Sometimes you get lucky in this business and find someone who can be your other half. Paul had a John. Elton had a Bernie. Cynthia had a Barry.
I never found that co-writer to go steady with. But that's okay. I like variety. I like what different collaborators bring out in me: Things I never knew I had.
But I do have an every-day partner in crime: My wife. Her name is Suzan.
I have a husband too. I had him first. I am extra lucky. I have both. It's not polygamy. There's only one. Of each.
Suzan worked for my first publisher, Hit & Run Music. For a songwriter, an excellent first publisher is as important as a kindergarten teacher to a 5-year-old or a "requited" first kiss to a young girl or boy in love. These firsts can affect the trajectory of your music business career, your academia, and your trust in men (or women) for the rest of your life.
Suzan came onto my scene in 1997 when I had just had a baby and I was too overwhelmed to take a shower much less book a songwriting session. She always had a way of listening to my songs and pointing out the line I knew in my heart would wind up on the cutting room floor. I just couldn't find the scissors by myself. To this day she remembers details of songs I wrote ten years ago, the name of my co-writer's dog and what she (Suzan), was wearing when she first heard the demo. It's nuts. She's just really good like that. It's her passion.
It's also nice to have a wife who remembers things. Because I surely don't. Any more.
When the music business started getting a little wacky and publishing companies began tightening their belts, she pulled herself out of the corporate universe and took a job with Taxi, an independent A&R company which helps songwriters get their music heard. She critiques dozens of songs daily. Writers expressed their delight at finally finding someone who nailed their strengths and weaknesses. She was encouraged to start her own more personal workshop: The Songwriters Rendezvous, where she critiques songs in the privacy of her home, or your home via Skype or with a group.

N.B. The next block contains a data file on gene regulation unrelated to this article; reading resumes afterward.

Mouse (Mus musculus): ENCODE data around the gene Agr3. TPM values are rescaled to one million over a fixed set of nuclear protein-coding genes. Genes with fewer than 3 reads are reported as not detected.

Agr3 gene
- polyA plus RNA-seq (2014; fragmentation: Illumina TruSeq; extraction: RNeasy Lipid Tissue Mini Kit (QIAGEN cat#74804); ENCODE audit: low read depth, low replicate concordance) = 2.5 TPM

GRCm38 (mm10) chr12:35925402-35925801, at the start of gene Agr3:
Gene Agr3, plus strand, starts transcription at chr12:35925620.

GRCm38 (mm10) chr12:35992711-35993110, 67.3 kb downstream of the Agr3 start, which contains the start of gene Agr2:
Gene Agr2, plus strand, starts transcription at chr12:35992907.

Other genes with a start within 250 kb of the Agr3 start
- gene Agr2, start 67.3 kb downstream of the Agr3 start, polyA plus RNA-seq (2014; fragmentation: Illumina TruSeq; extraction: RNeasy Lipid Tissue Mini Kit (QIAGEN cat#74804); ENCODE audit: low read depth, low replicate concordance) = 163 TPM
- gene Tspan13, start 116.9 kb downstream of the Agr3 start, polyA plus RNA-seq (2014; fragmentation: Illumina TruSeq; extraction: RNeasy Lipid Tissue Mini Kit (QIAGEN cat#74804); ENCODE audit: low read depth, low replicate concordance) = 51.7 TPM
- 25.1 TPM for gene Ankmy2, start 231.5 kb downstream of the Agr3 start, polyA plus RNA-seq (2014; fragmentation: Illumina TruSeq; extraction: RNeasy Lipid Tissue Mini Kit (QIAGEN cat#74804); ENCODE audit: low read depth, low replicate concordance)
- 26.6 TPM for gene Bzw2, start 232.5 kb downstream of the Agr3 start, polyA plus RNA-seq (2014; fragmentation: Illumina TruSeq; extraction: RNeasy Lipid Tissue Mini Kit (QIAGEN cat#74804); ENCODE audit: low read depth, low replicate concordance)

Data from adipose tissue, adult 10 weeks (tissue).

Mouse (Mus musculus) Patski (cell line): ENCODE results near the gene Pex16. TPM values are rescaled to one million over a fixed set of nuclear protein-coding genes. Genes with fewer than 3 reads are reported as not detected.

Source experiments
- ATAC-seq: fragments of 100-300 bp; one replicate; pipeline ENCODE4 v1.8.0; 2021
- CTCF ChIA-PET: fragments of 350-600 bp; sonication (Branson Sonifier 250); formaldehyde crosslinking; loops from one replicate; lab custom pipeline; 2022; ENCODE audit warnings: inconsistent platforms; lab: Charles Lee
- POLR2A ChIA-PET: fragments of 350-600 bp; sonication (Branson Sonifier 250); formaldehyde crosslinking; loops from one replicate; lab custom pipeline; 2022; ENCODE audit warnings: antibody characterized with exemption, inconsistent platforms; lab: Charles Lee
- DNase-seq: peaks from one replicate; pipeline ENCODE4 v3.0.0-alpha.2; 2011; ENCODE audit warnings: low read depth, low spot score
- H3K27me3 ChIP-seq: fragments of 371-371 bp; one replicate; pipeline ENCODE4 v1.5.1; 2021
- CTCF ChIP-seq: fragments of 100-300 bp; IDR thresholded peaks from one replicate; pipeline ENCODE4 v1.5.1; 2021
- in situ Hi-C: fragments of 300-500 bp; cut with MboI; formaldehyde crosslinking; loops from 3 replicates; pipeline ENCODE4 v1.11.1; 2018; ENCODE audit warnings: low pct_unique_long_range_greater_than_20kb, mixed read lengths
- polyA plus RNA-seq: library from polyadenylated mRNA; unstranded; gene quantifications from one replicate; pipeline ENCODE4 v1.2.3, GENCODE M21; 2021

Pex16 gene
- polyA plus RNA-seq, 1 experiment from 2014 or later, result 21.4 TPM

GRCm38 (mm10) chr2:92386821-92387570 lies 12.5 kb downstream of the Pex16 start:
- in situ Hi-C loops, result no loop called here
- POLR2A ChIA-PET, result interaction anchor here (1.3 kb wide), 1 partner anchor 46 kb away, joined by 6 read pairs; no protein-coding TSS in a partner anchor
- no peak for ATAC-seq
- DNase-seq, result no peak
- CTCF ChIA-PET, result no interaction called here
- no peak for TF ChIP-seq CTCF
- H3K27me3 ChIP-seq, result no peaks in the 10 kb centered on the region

The two of us often get invited to speak at a school or a seminar, wherever there are aspiring songwriters in need of some perspective. We don't always agree on everything which often leads to an entertaining Laverne and Shelly moment. But that's okay because differences of opinion are not a bad thing. It's healthy for a participant to hear it all and then decide for him or herself what they want to adjust (or not) for, no matter how professional or successful you get, there will always be someone who loves your song and someone who doesn't. At some point, it will matter most how you feel.
Suzan often puts things in a unique way. Like:
- You need to put the passion behind your words and concept. Get horny before you f**k!
- You have to think of the paper (or tablet, or iPhone screen) on which you're writing your lyrics as your therapist. Confess to it in the same way.
- Songs in the 21st century don't just have a hooky hook. Every section (the verses, the "pre-chorii," the chorus and the bridge) is a hook.
- All pop songs these days have a hip hop element.
Really? I hadn't noticed all of this. But now I sorta do. I hear the crowd go "ooh" and "ahh" because they get it. She frames things in ways that are tangible and saucy and fun. 18 years later I am still learning from Laverne. I mean, Suzan. She's still making sense, and staying current.
Why am I telling you all this? Am I trying to drum up business for her? Yes. I don't mind referring my friends to a Pro who they can trust. So it's a little bit that.
But it's this too:
I have a Serial Songwriter Facebook Page—a platform for all things songwriting. I'm making friends daily and if time allows, I'm always up for a chat. Thing is, I am often asked to give my opinion on an original song. At first, I tried listening to everything I was sent. Some of the songs were amazing! But, alas, as I made more and more friends I received more and more material and I found I couldn't keep up. My own work had to wait.
So now, when I'm asked if I could check out someone's song, along with my sincere apologies, I respectfully point them to Suzan. Not just because I don't have the time but because that's what she does. And she does it better than me. I assure you.
Will she do it for free? Any service of value has a cost. But it's reasonable. And if you're serious about songwriting, it's a wise affordable investment.
You will get the truth. If you don't want the truth, don't call her. However, if you want to be a better songwriter you want the truth.
But I'm still available to chat.